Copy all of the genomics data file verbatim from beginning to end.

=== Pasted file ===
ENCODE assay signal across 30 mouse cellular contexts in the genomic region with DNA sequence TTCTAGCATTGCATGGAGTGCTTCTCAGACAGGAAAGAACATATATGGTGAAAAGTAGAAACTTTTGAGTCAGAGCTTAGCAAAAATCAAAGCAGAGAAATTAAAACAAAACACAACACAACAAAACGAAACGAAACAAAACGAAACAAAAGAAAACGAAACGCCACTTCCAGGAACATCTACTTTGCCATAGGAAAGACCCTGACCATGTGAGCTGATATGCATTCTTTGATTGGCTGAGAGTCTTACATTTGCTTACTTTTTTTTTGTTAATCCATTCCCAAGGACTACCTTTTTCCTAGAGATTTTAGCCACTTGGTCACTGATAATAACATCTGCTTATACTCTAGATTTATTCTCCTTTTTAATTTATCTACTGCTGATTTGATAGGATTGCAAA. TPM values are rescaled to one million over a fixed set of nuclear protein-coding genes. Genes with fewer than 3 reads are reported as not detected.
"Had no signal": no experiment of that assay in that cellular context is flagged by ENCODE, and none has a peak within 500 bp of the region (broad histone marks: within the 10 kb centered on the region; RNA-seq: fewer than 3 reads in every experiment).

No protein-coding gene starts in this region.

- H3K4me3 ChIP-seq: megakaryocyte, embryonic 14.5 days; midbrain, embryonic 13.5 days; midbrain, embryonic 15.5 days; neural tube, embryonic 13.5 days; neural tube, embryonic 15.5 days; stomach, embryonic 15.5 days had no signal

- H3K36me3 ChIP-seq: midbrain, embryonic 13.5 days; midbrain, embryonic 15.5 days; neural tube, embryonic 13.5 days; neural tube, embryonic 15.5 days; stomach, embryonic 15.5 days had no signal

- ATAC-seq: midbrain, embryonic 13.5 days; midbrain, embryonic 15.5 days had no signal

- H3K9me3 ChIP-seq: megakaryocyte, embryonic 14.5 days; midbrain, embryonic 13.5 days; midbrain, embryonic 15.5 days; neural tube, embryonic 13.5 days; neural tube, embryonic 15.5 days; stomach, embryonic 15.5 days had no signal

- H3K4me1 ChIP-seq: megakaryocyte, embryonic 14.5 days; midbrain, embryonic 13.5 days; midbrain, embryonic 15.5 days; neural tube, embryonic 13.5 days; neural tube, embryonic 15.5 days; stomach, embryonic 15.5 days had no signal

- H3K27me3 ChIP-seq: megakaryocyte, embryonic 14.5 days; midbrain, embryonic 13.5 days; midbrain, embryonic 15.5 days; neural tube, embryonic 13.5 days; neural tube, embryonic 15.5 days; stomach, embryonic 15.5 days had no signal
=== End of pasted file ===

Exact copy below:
ENCODE assay signal across 30 mouse cellular contexts in the genomic region with DNA sequence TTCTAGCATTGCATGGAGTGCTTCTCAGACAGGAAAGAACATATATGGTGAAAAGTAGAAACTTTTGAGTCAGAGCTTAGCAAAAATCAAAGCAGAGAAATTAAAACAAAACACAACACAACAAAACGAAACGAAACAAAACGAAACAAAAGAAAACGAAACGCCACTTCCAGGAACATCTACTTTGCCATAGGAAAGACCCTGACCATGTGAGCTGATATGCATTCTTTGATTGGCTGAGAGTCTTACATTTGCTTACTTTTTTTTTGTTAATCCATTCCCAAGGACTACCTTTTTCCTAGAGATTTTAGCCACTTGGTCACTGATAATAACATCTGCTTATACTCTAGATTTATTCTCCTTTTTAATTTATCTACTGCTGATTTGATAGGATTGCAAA. TPM values are rescaled to one million over a fixed set of nuclear protein-coding genes. Genes with fewer than 3 reads are reported as not detected.
"Had no signal": no experiment of that assay in that cellular context is flagged by ENCODE, and none has a peak within 500 bp of the region (broad histone marks: within the 10 kb centered on the region; RNA-seq: fewer than 3 reads in every experiment).

No protein-coding gene starts in this region.

- H3K4me3 ChIP-seq: megakaryocyte, embryonic 14.5 days; midbrain, embryonic 13.5 days; midbrain, embryonic 15.5 days; neural tube, embryonic 13.5 days; neural tube, embryonic 15.5 days; stomach, embryonic 15.5 days had no signal

- H3K36me3 ChIP-seq: midbrain, embryonic 13.5 days; midbrain, embryonic 15.5 days; neural tube, embryonic 13.5 days; neural tube, embryonic 15.5 days; stomach, embryonic 15.5 days had no signal

- ATAC-seq: midbrain, embryonic 13.5 days; midbrain, embryonic 15.5 days had no signal

- H3K9me3 ChIP-seq: megakaryocyte, embryonic 14.5 days; midbrain, embryonic 13.5 days; midbrain, embryonic 15.5 days; neural tube, embryonic 13.5 days; neural tube, embryonic 15.5 days; stomach, embryonic 15.5 days had no signal

- H3K4me1 ChIP-seq: megakaryocyte, embryonic 14.5 days; midbrain, embryonic 13.5 days; midbrain, embryonic 15.5 days; neural tube, embryonic 13.5 days; neural tube, embryonic 15.5 days; stomach, embryonic 15.5 days had no signal

- H3K27me3 ChIP-seq: megakaryocyte, embryonic 14.5 days; midbrain, embryonic 13.5 days; midbrain, embryonic 15.5 days; neural tube, embryonic 13.5 days; neural tube, embryonic 15.5 days; stomach, embryonic 15.5 days had no signal